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Kenny tells Dáil: ‘I have an answer to the euro problem’

The Taoiseach says the only way to solve Europe’s debt crisis is to tap the European Central Bank’s “infinite capability”.

TAOISEACH ENDA KENNY has assured the Dáil he will play a major part in next week’s discussions on trying to end the European debt crisis – confidently telling TDs: “I have an answer to the problem.”

Speaking during a fraught session of Leaders’ Questions, Enda Kenny said measures to improve the size and power of the existing European bailout fund, the EFSF, had failed – and that it was now time to tap the power of the single currency’s central bank.

“I’ve set out, on many occasions, that the European Central Bank is the port of call, of infinite capability, to prevent contagion,” the Taoiseach said.

The answer to this problem now lies with the support of the ECB, in whatever form.

The summit of European heads of government, planned for next week, is set to hear proposals from European Council president Herman van Rompuy on solving the debt crisis.

The last such meeting resolved to increase the capacity of the European Financial Stability Fund, in order to provide an effective “firestop”, but Kenny said this had lost the confidence of the markets – with borrowing costs for European countries continuing to rise.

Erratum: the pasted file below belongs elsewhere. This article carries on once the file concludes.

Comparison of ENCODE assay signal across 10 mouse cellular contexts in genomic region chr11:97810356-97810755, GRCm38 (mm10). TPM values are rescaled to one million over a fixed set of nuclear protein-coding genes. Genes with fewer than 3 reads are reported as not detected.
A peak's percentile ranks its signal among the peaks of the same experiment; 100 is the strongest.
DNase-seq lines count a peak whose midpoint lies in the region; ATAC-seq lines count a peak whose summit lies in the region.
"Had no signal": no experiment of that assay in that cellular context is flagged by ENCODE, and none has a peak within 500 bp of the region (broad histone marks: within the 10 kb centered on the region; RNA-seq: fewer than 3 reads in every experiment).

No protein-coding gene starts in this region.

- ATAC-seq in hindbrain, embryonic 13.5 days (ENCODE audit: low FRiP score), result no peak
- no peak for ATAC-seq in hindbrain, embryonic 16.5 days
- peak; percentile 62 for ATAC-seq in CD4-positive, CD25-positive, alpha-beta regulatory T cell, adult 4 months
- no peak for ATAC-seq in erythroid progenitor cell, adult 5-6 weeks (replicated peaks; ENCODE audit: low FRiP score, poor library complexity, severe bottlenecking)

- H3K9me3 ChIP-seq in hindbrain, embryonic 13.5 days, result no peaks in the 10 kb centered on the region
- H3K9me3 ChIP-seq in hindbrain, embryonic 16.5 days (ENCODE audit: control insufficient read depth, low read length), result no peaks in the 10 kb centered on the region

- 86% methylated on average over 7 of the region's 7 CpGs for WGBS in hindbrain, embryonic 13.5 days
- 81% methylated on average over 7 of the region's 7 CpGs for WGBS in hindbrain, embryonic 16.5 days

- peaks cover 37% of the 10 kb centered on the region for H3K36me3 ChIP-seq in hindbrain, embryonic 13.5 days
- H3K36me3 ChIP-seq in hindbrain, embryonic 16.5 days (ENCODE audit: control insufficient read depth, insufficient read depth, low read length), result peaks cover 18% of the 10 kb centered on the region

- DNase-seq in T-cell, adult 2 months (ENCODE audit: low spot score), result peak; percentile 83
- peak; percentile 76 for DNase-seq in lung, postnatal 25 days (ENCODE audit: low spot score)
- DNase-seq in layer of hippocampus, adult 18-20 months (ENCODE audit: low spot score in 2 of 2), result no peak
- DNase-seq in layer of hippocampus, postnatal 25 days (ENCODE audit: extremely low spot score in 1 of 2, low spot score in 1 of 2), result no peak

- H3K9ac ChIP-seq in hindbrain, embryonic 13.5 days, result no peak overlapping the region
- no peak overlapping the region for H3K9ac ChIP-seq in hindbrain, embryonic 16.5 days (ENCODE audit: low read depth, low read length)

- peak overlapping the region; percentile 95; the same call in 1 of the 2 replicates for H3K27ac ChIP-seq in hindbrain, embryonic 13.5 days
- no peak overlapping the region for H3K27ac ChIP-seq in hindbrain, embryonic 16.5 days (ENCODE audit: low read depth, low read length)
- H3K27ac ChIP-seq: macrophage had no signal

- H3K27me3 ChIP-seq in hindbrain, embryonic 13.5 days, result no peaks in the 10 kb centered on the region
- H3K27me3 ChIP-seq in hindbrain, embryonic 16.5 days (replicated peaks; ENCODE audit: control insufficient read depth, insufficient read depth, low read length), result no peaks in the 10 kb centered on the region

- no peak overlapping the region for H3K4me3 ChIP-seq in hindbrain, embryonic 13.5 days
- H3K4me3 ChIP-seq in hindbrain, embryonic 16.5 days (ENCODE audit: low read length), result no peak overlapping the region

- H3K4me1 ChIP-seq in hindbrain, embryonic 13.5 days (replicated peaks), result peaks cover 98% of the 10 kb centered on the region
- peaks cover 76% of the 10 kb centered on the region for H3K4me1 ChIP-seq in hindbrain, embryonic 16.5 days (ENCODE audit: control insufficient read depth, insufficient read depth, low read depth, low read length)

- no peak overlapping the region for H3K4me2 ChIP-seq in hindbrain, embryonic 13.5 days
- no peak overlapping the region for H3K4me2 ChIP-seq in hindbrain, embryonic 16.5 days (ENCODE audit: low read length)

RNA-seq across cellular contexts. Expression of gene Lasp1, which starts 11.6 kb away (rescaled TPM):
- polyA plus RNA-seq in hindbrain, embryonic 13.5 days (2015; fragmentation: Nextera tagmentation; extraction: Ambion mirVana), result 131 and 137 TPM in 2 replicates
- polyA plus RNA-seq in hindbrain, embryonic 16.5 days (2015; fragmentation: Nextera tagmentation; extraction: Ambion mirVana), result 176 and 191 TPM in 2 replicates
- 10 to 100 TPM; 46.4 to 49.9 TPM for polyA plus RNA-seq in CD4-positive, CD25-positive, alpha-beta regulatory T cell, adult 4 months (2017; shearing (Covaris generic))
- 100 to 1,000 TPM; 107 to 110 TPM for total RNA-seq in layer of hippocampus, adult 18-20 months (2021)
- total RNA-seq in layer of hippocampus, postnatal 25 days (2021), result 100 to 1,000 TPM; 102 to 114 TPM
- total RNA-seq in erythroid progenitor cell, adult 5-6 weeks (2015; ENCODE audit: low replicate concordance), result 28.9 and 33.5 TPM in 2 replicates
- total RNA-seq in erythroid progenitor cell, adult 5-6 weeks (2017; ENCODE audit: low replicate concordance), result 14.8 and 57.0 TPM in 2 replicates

“We’ve had all the speculation, and endless comment, endless commentary, from economists, from bankers… who do not have to make the decision here,” Kenny said.

The Taoiseach argued that giving the ECB a greater role in the crisis would help to resolve fears about the solvency of European countries, as the ECB has the power to produce more currency and ensure all obligations are met.

Green Jersey

His comments came after Fianna Fáil leader Micheál Martin criticised him for failing to involve the Dáil in proposals for changing European treaties, as is being mooted on the continent.

“There’s more clarity in international media than there is in this house,” Martin complained. “There is no frankness of discussion, and no engagement.”

Kenny later said he was impressed with how Herman van Rompuy was approaching his task to solve the crisis, but said proposals to change the European Union’s founding treaties could not be “achieved overnight”:

The Treaties set out a process, involving all the relevant institutions and national parliaments, that ensures that all proposals for change are given the level of detailed scrutiny they deserve.

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Ireland’s first priority, he said, would be to use whatever means the existing treaties would allow.

Kenny was criticised by Shane Ross, who said Kenny’s speech ahead of next week’s European Council meeting sounded “like it was written by a Eurocrat… like a government that’s going to raise a white flag.”

Ross said he feared that Kenny was “not going to wear the Green Jersey when he gets to Europe on December 9th.”

Eurozone finance ministers look to IMF for help as bailout fund falls short >

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Gavan Reilly

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